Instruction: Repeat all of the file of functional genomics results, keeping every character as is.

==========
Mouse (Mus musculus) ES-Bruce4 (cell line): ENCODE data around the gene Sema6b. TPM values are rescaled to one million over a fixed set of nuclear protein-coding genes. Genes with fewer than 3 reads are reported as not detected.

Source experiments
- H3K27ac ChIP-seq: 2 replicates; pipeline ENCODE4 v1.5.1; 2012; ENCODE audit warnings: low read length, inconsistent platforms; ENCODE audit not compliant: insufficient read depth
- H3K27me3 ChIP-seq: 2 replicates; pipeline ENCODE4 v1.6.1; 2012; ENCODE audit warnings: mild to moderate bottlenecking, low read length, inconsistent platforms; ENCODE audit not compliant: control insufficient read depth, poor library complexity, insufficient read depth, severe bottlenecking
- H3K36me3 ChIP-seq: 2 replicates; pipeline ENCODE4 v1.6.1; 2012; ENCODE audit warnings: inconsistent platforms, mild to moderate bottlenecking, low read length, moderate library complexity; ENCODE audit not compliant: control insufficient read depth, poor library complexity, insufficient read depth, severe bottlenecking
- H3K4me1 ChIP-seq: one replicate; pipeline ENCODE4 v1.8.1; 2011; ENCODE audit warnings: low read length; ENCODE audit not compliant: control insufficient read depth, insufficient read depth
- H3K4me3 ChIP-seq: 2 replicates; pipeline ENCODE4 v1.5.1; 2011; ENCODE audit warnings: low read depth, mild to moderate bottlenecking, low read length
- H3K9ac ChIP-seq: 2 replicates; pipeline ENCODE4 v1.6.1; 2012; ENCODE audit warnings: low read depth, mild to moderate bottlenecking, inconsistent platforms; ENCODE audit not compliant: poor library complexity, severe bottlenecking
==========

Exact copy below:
Mouse (Mus musculus) ES-Bruce4 (cell line): ENCODE data around the gene Sema6b. TPM values are rescaled to one million over a fixed set of nuclear protein-coding genes. Genes with fewer than 3 reads are reported as not detected.

Source experiments
- H3K27ac ChIP-seq: 2 replicates; pipeline ENCODE4 v1.5.1; 2012; ENCODE audit warnings: low read length, inconsistent platforms; ENCODE audit not compliant: insufficient read depth
- H3K27me3 ChIP-seq: 2 replicates; pipeline ENCODE4 v1.6.1; 2012; ENCODE audit warnings: mild to moderate bottlenecking, low read length, inconsistent platforms; ENCODE audit not compliant: control insufficient read depth, poor library complexity, insufficient read depth, severe bottlenecking
- H3K36me3 ChIP-seq: 2 replicates; pipeline ENCODE4 v1.6.1; 2012; ENCODE audit warnings: inconsistent platforms, mild to moderate bottlenecking, low read length, moderate library complexity; ENCODE audit not compliant: control insufficient read depth, poor library complexity, insufficient read depth, severe bottlenecking
- H3K4me1 ChIP-seq: one replicate; pipeline ENCODE4 v1.8.1; 2011; ENCODE audit warnings: low read length; ENCODE audit not compliant: control insufficient read depth, insufficient read depth
- H3K4me3 ChIP-seq: 2 replicates; pipeline ENCODE4 v1.5.1; 2011; ENCODE audit warnings: low read depth, mild to moderate bottlenecking, low read length
- H3K9ac ChIP-seq: 2 replicates; pipeline ENCODE4 v1.6.1; 2012; ENCODE audit warnings: low read depth, mild to moderate bottlenecking, inconsistent platforms; ENCODE audit not compliant: poor library complexity, severe bottlenecking